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Deregulation: FG to cut port jetty charge

By Omoh Gabriel, Business Editor
LAGOS  — THE Federal Government is set to reduce the Nigeria Ports Authority, jetty charge by 50 per cent, preparatory to the deregulation of the downstream sector of the oil industry.

This is one of the several measures being adopted by the Government to cushion the effect of deregulation of prices of petroleum products. Other measures to be taken by the government include resuming routine maintenance of jetties such as the sweeping of Apapa jetty; commencing the dredging of Apapa jetty, including exploring the scope for private involvement and seeking the cooperation of all Nigerians in the implementation of the oil sector reforms being embarked upon by the government.

Also, the government is meeting with relevant stakeholders in an attempt to carry all Nigerians along in the reform process. The Minister of Finance, Dr. Mansur Mukhtar, who is the chairman of the reform implementation committee and the Chief Economic Adviser to the President Mr. Tanimu Yakubu have already met with Independent and Major oil marketers and the oil unions  —  PENGASSAN and NUPENG.

The Federal Government’s team, it was gathered, will continue its consultation, this week, with members of the Organised Private sector; Manufacturers Association of Nigeria, MAN; Nigerian Association of Chambers of Commerce, Industry, Mines and Agriculture, NACCIMA; Nigeria Economic Summit Group, NESG, among others.

According to those close to the consultative meeting, the objectives of the meeting, as stated by the Minister of Finance, among other things, included discussing the challenges faced by the marketers regarding the outstanding subsidy payments, which runs into several billions of naira and discussion on the reforms of the downstream petroleum sector being envisaged by the government.

It was gathered that the Federal Government insisted on the need to have a common understanding on the issues with key stakeholders with a view to addressing the various challenges confronting both the government and the marketers.

The Federal Government had estimated that it will spend N600 billion on petroleum subsidy this year alone, stating that the money will come from excess crude account savings.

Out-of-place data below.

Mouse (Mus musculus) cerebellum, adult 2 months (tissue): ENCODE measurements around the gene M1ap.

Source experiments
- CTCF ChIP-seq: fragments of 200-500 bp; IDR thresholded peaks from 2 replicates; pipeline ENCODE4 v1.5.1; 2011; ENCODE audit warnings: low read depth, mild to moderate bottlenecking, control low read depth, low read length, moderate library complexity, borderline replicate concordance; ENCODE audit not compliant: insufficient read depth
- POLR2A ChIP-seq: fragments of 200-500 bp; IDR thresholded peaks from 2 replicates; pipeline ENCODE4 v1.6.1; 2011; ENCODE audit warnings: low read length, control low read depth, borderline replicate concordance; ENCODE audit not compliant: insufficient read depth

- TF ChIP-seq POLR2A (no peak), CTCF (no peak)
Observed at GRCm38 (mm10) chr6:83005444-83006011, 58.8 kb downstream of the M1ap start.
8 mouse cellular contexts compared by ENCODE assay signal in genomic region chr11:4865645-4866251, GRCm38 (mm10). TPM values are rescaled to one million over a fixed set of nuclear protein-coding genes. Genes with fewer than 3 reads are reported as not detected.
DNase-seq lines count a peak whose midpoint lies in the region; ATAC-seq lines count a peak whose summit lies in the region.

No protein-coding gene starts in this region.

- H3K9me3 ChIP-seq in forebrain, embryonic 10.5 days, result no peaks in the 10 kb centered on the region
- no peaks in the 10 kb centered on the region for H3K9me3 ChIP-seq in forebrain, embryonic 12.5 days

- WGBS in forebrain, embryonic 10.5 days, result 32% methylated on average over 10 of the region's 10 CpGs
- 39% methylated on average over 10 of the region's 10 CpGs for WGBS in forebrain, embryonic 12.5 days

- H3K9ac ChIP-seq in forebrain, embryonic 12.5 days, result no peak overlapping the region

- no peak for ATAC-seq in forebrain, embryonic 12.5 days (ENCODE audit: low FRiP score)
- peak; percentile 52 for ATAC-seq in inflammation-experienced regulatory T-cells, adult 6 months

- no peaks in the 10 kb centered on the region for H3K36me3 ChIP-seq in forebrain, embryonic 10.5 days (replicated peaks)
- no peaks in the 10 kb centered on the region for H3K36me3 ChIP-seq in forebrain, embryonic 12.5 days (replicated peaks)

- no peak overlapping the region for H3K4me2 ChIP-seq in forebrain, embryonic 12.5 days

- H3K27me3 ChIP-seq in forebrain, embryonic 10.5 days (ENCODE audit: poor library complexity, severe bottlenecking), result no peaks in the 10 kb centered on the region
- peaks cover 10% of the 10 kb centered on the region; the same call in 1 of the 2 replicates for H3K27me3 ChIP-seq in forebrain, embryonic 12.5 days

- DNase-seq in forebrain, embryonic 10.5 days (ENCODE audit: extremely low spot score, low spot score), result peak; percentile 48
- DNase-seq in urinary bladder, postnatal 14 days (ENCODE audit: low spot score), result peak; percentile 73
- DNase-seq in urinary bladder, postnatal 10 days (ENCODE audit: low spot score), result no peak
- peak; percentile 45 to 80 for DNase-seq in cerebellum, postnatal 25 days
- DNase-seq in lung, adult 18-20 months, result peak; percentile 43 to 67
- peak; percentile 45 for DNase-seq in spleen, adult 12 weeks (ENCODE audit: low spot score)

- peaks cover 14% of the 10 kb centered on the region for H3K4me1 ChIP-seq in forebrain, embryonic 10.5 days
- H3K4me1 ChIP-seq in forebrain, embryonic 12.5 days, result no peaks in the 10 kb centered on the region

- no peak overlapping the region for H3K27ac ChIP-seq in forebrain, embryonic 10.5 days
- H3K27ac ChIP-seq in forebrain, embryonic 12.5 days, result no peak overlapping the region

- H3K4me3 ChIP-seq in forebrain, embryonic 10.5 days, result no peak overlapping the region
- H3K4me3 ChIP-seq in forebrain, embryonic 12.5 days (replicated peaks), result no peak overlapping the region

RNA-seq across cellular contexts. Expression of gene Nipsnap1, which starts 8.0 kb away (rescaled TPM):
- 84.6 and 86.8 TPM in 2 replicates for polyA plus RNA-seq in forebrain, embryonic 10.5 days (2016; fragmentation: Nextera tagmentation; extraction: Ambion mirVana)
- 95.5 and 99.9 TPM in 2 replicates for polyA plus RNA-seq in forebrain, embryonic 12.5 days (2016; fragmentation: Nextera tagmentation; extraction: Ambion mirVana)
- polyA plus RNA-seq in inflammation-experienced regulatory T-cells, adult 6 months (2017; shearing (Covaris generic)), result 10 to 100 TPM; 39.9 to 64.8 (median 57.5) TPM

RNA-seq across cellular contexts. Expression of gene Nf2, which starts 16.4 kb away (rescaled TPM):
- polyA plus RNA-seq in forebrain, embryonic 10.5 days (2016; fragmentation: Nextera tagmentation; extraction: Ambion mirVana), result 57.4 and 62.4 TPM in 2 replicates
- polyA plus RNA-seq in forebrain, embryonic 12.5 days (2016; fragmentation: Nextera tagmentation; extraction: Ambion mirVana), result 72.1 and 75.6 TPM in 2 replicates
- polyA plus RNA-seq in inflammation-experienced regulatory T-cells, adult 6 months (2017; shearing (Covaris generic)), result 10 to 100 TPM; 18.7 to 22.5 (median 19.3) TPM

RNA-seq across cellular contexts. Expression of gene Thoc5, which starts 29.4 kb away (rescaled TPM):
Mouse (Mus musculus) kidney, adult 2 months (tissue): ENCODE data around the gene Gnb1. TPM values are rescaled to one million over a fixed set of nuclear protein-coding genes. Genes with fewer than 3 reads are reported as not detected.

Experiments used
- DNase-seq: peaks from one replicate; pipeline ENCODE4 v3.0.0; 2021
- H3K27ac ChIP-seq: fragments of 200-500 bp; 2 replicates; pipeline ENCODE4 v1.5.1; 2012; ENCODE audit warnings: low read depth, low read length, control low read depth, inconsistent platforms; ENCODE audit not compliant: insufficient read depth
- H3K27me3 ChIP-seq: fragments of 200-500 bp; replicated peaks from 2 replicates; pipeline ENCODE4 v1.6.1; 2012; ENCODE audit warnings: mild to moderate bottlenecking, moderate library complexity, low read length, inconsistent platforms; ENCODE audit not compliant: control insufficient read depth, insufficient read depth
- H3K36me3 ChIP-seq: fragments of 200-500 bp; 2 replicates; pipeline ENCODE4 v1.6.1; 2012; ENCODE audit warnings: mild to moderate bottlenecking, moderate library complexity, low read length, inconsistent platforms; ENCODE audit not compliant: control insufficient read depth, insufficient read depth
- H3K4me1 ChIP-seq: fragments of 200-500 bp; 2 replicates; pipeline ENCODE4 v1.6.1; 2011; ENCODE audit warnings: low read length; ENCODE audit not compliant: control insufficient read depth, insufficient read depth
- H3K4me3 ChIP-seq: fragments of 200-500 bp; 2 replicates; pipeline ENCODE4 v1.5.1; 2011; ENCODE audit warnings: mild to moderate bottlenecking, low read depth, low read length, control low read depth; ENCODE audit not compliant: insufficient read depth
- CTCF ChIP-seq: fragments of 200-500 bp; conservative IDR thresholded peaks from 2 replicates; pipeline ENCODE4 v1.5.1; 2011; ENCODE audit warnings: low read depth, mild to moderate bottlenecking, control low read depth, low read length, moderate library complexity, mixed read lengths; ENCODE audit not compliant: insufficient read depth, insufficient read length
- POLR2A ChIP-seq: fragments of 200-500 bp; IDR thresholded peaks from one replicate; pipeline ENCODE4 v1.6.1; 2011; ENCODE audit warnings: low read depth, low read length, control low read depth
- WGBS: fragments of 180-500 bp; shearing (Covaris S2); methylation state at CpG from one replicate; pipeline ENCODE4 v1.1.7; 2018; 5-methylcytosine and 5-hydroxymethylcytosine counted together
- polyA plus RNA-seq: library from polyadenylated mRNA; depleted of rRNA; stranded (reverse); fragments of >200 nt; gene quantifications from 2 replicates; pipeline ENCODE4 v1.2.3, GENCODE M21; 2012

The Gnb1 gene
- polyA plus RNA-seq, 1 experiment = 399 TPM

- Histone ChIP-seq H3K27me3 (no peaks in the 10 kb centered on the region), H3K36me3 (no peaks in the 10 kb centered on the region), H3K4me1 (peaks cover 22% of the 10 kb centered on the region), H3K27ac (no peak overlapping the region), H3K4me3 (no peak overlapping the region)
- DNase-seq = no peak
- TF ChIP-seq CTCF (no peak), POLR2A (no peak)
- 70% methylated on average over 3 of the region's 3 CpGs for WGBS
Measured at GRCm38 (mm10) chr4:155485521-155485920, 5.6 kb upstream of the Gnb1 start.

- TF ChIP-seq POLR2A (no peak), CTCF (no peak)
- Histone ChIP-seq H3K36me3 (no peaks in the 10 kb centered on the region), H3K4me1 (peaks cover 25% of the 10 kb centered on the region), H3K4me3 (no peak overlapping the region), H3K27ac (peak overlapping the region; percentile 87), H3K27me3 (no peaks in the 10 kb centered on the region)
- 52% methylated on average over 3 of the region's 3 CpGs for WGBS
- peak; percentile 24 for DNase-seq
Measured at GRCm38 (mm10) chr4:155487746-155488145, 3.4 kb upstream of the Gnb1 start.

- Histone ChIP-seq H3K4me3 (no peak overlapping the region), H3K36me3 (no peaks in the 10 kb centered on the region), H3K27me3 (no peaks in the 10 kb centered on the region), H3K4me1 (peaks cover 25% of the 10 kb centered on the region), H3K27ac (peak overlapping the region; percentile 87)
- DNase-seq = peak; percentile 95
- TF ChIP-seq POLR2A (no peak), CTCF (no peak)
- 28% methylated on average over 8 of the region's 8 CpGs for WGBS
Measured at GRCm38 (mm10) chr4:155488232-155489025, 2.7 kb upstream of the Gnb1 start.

Minister of Finance, Dr. Mukhtar, who made the disclosure, said that government sees “subsidies as a major challenge in the downstream petroleum sector which needs to be addressed.” He stressed the need for all stakeholders to collaborate with government in the implementation of the envisaged reforms. He further disclosed that about 29 per cent of the foreign exchange sales were used to finance the importation of refined petroleum products in January.

Dr. Mukhtar who presented the position of government was said to have disclosed to those who attended the meetings the need for government to “Address inefficiencies in the Downstream Petroleum sector”  highlighting the rationale for the reforms as well as policy measures that will remove supply bottlenecks and enhance domestic product supply within a competitive environment.”

The source said the government sees “subsidies as a major challenge in the downstream petroleum sector which needs to be addressed. He stressed the need for all stakeholders to collaborate with government in the implementation of the envisaged reforms”.

A representative of Major oil marketers at the meeting was said to have expressed concern regarding their inability to import substantially, arising from the inability on the part of the government to settle outstanding liabilities (which run into billions of Naira) by the government/PPPRA. He stressed the difficulties faced by the marketers in accessing credit facilities from the banks as well as volatility in foreign exchange market.

He was said to have also stated that there were steady, but significant declines in the volume on products imported by private marketers between January and August, 2009.

The marketers also expressed concerns regarding delays in payments, which run into several months, well above the recommended 45 days, and frowned at the bureaucratic red-tape involved in the processes.

The marketers also were said to have highlighted the fact that high interest charges are accrued on current liabilities due to delayed payments.

Responding to the remarks made by the representative of oil marketers according to those at the meeting, PPPRA responded by stating that most outstanding claims had been processed.
A representative from NNPC (PPMC MD) was also said to have responded by expressing sympathy with the oil marketers, and noted their difficulty in sourcing funds from banks.

He added that NNPC was watching the industry, and would intervene if there was a shortfall from the major marketers. He further stated that with deregulation, products will be readily available, adding that deregulation was best for the country.

According to him, NNPC has reserves that could last till the 1st quarter of 2010, and pledged to ensure that the supply of products into the market does not fail.


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